Yahoo's Profit Takes a Nosedive

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Yahoo's Profit Takes a Nosedive
Ad Business Falters Against Rival Google

By Sara Kehaulani Goo
Washington Post Staff Writer
Wednesday, January 24, 2007; Page D01

Yahoo reported a 61 percent drop in quarterly profit yesterday, capping
a year in which the online giant lost ground to Google, its biggest
rival for online advertising.

Yahoo executives acknowledged that the company is trying to find its
footing after a year that included a key technology delay, a corporate
restructuring and relative weakness against its rivals in the online
advertising business. This year, Yahoo and Microsoft hope to make big
inroads in their fight against Google, which dominates search-engine
advertising and continues to gain market share.
Yahoo chief executive Terry S. Semel said he expects a new ad system to
show results by the second quarter the year. (Yahoo)
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"I'm confident in our ability to capture new opportunities," chief
executive Terry S. Semel said yesterday in a conference call with

Profit fell to $269 million in the fourth quarter, from $683 million in
the fourth quarter of 2005. Revenue rose 13 percent, to $1.7 billion,
during the quarter. For the full year, profit fell 60 percent, to
$751.4 million.

The Sunnyvale, Calif., company is pinning hope for a financial comeback
on a new search-engine-based advertising system called Panama. After
delaying launch of the system for technical reasons in 2006, Semel said
Panama would start to improve revenue in the second quarter this year.

Meanwhile, Microsoft has launched its program, adCenter, which allows
advertisers to better target ads toward online customers.

"It's a very, very critical year" for both Yahoo and Microsoft, said
Scott Kessler, equity analyst at Standard & Poor's. If their attempts
to improve their advertising revenue fail, it may prompt another major
reconsideration of their strategies, he said.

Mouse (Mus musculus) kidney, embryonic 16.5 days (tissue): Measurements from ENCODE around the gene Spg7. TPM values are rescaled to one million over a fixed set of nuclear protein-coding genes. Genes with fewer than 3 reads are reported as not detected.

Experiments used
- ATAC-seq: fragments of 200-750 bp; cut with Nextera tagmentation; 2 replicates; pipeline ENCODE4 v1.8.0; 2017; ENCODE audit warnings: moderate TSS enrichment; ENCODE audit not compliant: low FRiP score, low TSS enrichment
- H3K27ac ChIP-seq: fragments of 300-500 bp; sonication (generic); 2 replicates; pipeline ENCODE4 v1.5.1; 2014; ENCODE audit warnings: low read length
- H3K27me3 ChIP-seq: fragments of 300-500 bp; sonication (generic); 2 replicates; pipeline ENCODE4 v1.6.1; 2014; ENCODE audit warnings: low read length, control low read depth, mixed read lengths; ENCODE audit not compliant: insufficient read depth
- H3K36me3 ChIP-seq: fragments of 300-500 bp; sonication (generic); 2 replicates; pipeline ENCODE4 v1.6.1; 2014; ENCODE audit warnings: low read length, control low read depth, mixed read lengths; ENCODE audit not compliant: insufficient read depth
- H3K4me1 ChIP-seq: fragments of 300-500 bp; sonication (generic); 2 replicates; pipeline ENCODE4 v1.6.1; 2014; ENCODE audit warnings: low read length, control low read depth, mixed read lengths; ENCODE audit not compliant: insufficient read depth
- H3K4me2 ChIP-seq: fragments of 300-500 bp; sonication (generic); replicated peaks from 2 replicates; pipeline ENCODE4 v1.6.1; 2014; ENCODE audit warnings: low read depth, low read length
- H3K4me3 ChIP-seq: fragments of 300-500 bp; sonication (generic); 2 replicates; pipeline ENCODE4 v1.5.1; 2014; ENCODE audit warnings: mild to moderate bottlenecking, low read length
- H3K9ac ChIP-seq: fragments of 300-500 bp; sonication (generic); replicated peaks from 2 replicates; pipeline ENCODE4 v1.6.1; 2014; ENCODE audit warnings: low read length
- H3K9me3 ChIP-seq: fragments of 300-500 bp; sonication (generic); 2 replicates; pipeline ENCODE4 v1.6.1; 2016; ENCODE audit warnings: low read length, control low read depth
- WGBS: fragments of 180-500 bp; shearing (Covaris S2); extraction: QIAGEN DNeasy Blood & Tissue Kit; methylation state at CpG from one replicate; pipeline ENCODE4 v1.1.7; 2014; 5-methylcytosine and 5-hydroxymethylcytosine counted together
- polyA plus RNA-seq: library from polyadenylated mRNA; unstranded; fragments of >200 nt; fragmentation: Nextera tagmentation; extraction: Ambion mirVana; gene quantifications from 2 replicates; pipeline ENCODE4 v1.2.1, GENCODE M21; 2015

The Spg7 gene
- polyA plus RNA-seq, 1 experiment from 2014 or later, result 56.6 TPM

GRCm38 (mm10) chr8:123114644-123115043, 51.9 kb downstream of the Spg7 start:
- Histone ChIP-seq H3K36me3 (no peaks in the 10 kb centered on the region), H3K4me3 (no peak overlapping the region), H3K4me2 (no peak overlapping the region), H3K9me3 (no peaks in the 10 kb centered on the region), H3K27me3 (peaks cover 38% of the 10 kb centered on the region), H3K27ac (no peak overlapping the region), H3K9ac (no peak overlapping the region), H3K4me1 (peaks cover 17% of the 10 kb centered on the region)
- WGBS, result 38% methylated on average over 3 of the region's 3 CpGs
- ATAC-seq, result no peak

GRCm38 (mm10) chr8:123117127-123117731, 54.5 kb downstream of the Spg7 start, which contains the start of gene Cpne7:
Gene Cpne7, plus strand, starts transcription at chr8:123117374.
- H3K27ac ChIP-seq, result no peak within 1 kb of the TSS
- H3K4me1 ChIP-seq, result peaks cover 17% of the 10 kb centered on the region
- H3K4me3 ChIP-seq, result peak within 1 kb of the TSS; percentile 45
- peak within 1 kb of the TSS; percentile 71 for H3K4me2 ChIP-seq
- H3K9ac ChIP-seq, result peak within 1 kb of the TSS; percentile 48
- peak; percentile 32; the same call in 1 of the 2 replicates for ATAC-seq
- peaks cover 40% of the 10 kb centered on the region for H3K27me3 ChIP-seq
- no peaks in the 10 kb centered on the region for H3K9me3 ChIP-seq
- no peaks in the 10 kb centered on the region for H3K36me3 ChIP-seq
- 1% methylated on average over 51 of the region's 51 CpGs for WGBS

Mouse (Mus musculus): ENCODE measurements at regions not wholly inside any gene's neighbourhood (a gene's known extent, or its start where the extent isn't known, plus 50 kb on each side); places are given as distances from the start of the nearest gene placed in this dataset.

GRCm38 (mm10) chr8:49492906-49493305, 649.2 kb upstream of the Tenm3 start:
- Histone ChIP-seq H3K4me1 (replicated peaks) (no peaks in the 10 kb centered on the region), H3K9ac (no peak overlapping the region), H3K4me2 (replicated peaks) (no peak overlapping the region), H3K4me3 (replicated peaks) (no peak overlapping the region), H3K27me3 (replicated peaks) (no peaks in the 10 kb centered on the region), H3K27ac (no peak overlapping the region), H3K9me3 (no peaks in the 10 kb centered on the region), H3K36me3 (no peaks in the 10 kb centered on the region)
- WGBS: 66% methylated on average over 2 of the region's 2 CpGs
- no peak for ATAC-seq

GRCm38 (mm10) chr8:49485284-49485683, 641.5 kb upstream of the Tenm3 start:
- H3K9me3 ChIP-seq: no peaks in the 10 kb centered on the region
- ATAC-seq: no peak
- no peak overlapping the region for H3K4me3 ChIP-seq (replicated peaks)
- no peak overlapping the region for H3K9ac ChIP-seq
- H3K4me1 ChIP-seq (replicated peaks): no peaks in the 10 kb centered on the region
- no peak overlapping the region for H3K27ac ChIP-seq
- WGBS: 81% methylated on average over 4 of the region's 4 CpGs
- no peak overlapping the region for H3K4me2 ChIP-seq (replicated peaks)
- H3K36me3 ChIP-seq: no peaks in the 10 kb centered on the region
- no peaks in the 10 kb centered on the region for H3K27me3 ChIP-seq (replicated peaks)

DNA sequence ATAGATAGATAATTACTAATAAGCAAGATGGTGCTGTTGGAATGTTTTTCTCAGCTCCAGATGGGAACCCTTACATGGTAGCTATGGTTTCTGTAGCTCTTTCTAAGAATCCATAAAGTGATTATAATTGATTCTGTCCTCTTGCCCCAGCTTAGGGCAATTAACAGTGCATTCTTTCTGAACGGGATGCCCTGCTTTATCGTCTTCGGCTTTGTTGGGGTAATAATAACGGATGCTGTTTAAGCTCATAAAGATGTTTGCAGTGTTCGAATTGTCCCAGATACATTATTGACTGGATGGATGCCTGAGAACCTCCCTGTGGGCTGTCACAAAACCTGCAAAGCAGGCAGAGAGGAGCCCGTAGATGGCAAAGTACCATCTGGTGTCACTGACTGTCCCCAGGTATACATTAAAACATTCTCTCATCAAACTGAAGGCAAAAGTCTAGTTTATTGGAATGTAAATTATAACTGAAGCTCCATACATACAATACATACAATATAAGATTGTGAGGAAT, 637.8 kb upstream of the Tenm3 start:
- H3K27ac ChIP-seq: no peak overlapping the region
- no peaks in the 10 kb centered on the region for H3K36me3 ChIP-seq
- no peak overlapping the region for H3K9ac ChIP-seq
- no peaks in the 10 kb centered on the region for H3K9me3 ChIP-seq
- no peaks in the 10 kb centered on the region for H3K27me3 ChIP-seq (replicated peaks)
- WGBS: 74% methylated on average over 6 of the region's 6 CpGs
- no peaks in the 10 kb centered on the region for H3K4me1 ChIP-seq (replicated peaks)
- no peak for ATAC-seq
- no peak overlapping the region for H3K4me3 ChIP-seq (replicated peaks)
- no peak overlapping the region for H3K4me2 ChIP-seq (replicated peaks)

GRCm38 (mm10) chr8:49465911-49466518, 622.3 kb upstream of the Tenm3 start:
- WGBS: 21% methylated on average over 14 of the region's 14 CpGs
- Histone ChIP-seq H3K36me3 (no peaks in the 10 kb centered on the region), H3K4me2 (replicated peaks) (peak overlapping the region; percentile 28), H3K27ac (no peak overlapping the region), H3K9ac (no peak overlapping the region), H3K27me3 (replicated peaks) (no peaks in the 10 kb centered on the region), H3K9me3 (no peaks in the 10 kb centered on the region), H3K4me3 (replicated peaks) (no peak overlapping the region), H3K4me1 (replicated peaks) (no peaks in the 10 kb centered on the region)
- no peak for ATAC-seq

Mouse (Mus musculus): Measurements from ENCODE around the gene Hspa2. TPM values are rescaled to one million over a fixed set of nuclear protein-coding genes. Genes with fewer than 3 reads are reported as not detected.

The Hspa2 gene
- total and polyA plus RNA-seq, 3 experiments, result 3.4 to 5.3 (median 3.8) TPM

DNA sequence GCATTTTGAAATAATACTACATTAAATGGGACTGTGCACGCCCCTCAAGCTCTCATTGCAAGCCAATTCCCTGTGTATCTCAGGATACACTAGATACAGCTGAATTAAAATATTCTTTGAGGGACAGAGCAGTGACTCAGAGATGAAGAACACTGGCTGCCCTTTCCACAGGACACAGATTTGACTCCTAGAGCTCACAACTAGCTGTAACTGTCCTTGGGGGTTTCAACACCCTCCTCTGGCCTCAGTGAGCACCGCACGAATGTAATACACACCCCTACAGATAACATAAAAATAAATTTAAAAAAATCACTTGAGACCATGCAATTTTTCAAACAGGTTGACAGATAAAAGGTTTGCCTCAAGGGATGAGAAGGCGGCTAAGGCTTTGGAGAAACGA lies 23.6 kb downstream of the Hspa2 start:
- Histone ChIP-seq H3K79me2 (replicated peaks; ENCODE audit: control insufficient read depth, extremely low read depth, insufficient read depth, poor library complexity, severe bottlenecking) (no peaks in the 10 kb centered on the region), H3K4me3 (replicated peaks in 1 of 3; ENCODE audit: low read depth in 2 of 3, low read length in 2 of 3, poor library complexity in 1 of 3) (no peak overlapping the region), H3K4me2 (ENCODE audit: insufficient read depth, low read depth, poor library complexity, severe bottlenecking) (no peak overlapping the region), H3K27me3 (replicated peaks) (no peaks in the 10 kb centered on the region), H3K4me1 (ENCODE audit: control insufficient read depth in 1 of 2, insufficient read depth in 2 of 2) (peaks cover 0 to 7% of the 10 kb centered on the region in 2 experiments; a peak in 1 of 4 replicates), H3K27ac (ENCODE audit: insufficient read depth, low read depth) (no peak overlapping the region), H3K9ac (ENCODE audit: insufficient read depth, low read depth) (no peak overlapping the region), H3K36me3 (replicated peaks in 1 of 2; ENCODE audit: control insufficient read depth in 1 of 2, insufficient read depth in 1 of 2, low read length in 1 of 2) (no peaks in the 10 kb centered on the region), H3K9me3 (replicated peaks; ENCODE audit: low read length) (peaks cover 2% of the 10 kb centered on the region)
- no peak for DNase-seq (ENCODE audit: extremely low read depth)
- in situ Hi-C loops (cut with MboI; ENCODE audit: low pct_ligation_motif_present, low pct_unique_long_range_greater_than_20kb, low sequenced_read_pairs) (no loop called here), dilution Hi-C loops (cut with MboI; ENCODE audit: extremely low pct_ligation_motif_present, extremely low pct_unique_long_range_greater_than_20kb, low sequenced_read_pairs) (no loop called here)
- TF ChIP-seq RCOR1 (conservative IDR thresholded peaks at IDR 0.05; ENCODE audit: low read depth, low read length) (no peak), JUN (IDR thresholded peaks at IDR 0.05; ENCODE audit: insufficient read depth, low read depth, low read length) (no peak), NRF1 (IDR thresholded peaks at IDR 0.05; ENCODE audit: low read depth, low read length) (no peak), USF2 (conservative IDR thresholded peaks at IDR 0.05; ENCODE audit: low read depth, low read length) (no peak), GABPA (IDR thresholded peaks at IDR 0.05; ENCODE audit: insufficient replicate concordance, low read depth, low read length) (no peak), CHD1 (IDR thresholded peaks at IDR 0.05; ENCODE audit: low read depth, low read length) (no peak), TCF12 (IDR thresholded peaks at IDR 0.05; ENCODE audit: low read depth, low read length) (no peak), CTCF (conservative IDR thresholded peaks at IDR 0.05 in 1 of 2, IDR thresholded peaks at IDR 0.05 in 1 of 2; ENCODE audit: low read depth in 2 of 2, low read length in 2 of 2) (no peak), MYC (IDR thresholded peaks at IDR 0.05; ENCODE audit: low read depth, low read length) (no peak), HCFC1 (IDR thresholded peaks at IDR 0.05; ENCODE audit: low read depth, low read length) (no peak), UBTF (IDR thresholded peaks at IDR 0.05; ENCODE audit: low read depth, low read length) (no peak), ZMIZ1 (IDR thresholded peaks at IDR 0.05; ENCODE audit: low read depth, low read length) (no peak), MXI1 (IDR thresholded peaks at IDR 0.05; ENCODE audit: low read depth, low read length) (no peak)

Yahoo is the first of the major Internet brands to report year-end
financial results; Microsoft is scheduled to report tomorrow, and
Google's report is due Jan. 31. Yahoo released its report after the
stock market closed yesterday. Shares fell 46 cents, to $26.96.

Yahoo restructured its management team last month after a
well-publicized leak of an internal memo criticizing the firm's lack of
strategic focus. The memo said Yahoo was spread too thin as it tried to
develop too many products across too many divisions.

One particularly troubling trend to Yahoo watchers is that the company
is starting to lose its footing in display advertising, one of its
strongest businesses. Yahoo, with 500 million users, still has the
heaviest traffic of any Web site, but Kessler said popular
social-networking sites such as MySpace and Facebook are cutting
Yahoo's traffic and revenue growth.

Despite months of speculation that Yahoo was considering buying
Facebook, there has been no deal. It was Google that struck a deal with
MySpace to place ads on its site. Google also bought the video site
YouTube for $1.65 billion last year.

"Yahoo chose to go it alone" against some of the new Web sites that
incorporate video and social networking, Kessler said. Some of those
sites are cutting into Yahoo's market share, "and very well may be
doing the same when it comes to advertising," he said.

Some analysts hoped that Yahoo would turn a corner this year. In a
report released last week, titled "Darkness before Dawn," Morgan
Stanley analysts Mary Meeker and David A. Joseph wrote: "Often times
things can appear at their worst just before they show marked

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